Africa

Zambia elections: Opposition UPND alleges fraud

  • 15 August 2016
  • From the section Africa
voters hold out id cards in lusaka
Image caption There was a high turnout in the capital Lusaka for the vote

Zambia's main opposition party has alleged fraud in Thursday's presidential vote and called for a recount of votes in the capital Lusaka.

The UPND party, led by Hakainde Hichilema, has withdrawn from the ballot verification process.

President Edgar Lungu, of the governing PF party, holds a slim lead over his rival Mr Hichilema, with votes counted in more than 80% of constituencies.

The Patriotic Front party has rejected the allegations.

Mr Lungu has called for calm and for the will of the people to be respected.

For the first time, a presidential candidate must win more than 50% of the vote to avoid a run-off.

Mr Lungu won the last election by less than 28,000 votes.

The UPND accused the Electoral Commission of Zambia (ECZ) of bias in favour of the PF.

Election officials denied this, saying the slow publication of the results was because there were five different votes on Thursday - for president, parliament, mayors, local councillors and an amendment to the constitution on changes to the bill of rights.

With votes counted in 132 out of 156 constituencies, Mr Lungu has 50.1% of the vote against 47.7% for Mr Hichilema, according to the ECZ.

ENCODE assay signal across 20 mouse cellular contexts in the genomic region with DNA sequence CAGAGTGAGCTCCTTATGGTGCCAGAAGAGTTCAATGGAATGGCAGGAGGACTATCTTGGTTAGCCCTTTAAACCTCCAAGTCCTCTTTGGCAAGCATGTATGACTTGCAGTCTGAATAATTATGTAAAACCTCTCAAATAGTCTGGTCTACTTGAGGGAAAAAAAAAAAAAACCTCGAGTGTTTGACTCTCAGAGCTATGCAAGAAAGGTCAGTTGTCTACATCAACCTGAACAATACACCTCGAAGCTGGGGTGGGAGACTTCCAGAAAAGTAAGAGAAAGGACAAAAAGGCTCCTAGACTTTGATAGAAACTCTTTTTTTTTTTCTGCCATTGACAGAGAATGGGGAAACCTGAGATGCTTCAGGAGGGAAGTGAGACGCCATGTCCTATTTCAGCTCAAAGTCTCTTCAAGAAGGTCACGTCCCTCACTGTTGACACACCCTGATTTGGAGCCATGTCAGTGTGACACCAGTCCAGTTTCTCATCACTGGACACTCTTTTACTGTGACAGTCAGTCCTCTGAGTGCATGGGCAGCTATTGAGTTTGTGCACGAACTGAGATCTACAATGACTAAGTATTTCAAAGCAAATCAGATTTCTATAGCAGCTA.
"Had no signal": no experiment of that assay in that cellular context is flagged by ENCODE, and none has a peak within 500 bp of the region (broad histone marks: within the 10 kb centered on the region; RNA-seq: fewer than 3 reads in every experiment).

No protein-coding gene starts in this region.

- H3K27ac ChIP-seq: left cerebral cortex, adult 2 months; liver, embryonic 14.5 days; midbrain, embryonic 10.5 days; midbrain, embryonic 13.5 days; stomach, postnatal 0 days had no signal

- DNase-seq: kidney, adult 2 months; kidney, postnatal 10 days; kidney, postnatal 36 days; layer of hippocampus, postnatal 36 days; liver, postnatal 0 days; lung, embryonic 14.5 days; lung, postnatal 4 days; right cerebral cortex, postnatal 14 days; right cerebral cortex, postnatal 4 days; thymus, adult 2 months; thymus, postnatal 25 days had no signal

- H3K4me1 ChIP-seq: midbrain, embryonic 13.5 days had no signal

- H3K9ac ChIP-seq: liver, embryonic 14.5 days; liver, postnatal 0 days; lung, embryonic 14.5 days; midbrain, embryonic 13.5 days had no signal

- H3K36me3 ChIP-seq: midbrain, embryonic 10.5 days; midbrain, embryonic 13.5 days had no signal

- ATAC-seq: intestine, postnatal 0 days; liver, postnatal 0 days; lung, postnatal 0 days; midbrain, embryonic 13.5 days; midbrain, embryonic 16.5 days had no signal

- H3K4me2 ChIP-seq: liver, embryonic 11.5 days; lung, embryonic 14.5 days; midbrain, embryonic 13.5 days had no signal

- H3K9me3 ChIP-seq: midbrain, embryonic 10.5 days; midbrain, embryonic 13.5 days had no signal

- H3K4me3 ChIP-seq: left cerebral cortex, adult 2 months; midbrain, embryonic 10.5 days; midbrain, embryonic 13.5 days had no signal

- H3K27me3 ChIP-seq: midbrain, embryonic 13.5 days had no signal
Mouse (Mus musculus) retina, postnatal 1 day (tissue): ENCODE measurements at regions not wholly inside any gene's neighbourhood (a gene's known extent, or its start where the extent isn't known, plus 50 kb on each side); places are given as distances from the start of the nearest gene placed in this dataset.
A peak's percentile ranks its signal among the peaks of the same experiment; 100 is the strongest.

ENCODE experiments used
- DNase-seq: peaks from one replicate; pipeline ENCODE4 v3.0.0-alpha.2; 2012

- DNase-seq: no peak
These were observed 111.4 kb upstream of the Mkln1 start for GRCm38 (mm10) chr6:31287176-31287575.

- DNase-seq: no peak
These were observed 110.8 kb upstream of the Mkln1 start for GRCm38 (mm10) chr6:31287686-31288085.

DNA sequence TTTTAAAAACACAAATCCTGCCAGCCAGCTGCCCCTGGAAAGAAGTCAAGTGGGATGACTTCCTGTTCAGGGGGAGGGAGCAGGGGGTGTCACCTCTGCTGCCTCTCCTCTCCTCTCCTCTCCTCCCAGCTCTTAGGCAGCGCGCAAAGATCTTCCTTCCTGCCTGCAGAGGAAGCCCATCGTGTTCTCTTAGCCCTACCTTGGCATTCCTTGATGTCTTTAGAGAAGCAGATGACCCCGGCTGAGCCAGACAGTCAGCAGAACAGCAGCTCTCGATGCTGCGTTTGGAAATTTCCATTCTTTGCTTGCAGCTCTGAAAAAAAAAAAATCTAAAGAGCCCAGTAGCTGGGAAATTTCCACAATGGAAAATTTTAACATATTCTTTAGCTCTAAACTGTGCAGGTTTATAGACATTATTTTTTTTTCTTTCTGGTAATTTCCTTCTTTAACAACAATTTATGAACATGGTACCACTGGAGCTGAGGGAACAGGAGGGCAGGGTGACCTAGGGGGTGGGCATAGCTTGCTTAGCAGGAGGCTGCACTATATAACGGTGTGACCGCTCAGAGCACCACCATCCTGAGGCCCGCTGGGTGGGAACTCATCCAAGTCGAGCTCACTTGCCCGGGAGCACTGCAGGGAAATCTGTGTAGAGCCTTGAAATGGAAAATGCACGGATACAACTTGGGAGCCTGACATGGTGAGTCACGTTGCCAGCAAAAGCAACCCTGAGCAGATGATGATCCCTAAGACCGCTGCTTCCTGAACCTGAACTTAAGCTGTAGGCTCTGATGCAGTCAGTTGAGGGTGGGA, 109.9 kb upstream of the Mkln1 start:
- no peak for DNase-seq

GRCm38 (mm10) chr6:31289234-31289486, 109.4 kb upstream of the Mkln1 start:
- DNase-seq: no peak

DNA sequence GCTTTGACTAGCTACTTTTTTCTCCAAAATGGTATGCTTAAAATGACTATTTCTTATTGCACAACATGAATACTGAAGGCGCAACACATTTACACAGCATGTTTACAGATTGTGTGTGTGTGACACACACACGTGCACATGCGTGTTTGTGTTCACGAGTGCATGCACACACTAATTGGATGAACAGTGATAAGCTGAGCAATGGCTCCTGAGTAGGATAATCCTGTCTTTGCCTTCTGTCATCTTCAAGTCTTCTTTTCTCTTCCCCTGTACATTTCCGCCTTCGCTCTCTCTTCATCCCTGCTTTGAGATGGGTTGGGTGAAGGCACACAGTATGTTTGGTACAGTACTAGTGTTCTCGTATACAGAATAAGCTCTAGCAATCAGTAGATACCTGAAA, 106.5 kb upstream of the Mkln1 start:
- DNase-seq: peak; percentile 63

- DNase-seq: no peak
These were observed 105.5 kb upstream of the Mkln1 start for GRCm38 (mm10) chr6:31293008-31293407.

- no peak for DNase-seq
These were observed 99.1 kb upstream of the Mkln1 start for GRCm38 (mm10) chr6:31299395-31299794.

Turnout was 56%.

Front-runners

Edgar Lungu - ruling Patriotic Front (PF)

Image copyright AFP
  • The 59-year-old lawyer became president in January 2015 in an election called after the death in office of President Michael Sata
  • He served in Mr Sata's government as minister for justice and defence
  • Support base: Home area of Eastern province, the capital, Lusaka, and the Copperbelt plus the Bemba-speaking regions
  • Known for ordering a national day of prayer last year to help combat the economic problems facing the country
  • Married with six children, this vote is seen as a personal referendum on him

Hakainde Hichilema - opposition United Party for National Development (UPND)

Image copyright AFP
  • The 54-year-old economist has contested nearly all elections in Zambia since 2006
  • A wealthy businessman, he has a solid track record in the private sector
  • Support base: Home region of Southern Province and is popular with younger voters
  • Known for being Zambia's second largest cattle rancher
  • Commonly referred to by his initials HH, he is married with three children

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